Monday, December 17, 2007

Alan Greenspan, just shut up already

File this under "Physician, heal thy goddamn self." Greenspan says that the Federal Reserve has the power to contain inflation, if it's willing to act. And he says that as if it were some miraculous revelation! He caveats that, saying,
"One of the lessons of the last 20 years especially is that low inflation is the major contributor to economic growth overall, and that fundamentally, inflation must be suppressed," he said. "It's ultimately the Federal Reserve in this country which is the key architect of doing that, and it's critically important that the Federal Reserve is allowed politically to do what it has to do to suppress the inflation rates that I see emerging, not immediately, but clearly over the intermediate and longer term period."
He's so completely dishonest and misrepresenting here that there must be a special place in hell, a tenth circle Dante couldn't see, reserved for Greenspan, Bernanke and other bad economists.

First, it's a Keynesian myth that inflation is necessary for economic growth. I explained in this post describing how an economy works, with each person producing and trading with others, creating wealth without subtracting in any way from what the others produce. My principal point was to explain why Tiger Woods earning another $1 million does not take away $1 million from the rest of us, but rather creates new wealth, because the rest of supply goods and services to, eventually, provide him with his $1 million. However, in describing the basic workings of an economy, I extended that to the observation that economic growth does not require inflation, let alone a central bank to regulate the money supply.

Greenspan's apologists might say he was talking about relative inflation, that high inflation hinders economic growth, but that an economy can grow if inflation is kept low. That doesn't wash in the least. First, inflation in any amount hinders an economy from growing at its full potential, because it skews market forces by which people know what to produce and how much of it. Moreover, Greenspan said, "low inflation is the major contributor to economic growth overall," ignoring that economies grow more from productivity and trade, not some clique of balding men in pin-striped suits who decide how much more to debase our currency.

Second, Milton Friedman taught us that "inflation is always and everywhere a monetary phenomenon." Inflation comes only from the central bank creating money. The Federal Reserve is officially not part of the United States (meaning "federal") government, but it is very much a full-fledged entity. Congress, warping its power to "regulate the value thereof" of our national coin (as proscribed in Article I of the Constitution), gives unconstitutional power to the Fed: to regulate our money supply and act as a lender of last resort. Most people believe it's in a sort of limbo between the private sector and government, when in reality there's no such thing. If something isn't 100% in the private sector, it's part of the government. There is no in-between. The private sector might be the major player, but it's still ultimately controlled by the government, because the government can always use force to steer things in the direction it wishes.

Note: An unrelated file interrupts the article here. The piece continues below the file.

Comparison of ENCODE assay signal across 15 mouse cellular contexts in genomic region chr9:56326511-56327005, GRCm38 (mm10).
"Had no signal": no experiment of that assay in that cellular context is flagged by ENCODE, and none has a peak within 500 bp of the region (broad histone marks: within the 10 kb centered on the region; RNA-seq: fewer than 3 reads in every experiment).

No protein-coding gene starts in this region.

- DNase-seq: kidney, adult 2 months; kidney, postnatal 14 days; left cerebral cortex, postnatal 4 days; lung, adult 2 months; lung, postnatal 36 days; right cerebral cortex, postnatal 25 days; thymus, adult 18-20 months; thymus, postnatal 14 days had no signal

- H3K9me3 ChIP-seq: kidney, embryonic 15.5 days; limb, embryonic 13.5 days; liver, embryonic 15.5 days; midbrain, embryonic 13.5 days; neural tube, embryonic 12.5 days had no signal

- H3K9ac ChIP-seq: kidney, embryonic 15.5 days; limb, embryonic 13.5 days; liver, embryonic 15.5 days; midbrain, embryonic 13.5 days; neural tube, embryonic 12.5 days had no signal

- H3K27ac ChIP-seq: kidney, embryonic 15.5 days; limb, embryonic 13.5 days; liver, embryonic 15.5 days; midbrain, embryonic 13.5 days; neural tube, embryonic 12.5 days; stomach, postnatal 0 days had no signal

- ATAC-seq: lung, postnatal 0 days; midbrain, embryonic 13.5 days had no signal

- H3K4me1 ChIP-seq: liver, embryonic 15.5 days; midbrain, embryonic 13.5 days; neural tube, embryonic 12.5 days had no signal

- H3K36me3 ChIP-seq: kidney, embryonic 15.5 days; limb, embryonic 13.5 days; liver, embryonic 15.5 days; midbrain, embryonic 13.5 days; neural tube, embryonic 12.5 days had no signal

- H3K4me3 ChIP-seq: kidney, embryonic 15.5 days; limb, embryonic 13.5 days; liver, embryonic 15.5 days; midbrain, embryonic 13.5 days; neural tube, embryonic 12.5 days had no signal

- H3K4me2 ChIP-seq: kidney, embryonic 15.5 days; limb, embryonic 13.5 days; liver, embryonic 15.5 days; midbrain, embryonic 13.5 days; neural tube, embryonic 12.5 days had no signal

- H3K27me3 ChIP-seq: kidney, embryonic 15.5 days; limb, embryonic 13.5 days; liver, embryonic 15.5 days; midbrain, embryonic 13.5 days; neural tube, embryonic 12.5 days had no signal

The Federal Reserve has authority over our money because it has the backing of the federal government, especially in forcing us to accept Federal Reserve Notes. Well, tyrants keep power in one of two ways: they force people to submit, or they make people think they should submit for their own good. The latter is worse because you willing accept such slavery, and most Western people believe that central banks are necessary. The Fed doesn't need to use physical force to make us accept it, because it justifies its existence by telling us that we need inflation for economic growth, and enough people believe it.

Third, Greenspan talks about inflation as if it's hard for the Fed to maintain. Don Boudreaux pointed out in November 2005 that
Because the Fed largely controls the supply of U.S. dollars, the Fed's role isn't to "tame" inflation. Rather, the Fed's role simply is not to generate it. It can achieve this goal very, very easily -- namely, by not increasing the money supply.

This is no difficult task.

But the popular account of inflation still portrays inflation not as something caused by excessive monetary growth but as some alien-like demon, or animal spirit, that visits us from time to time and needing "taming" by smart and brave central bankers.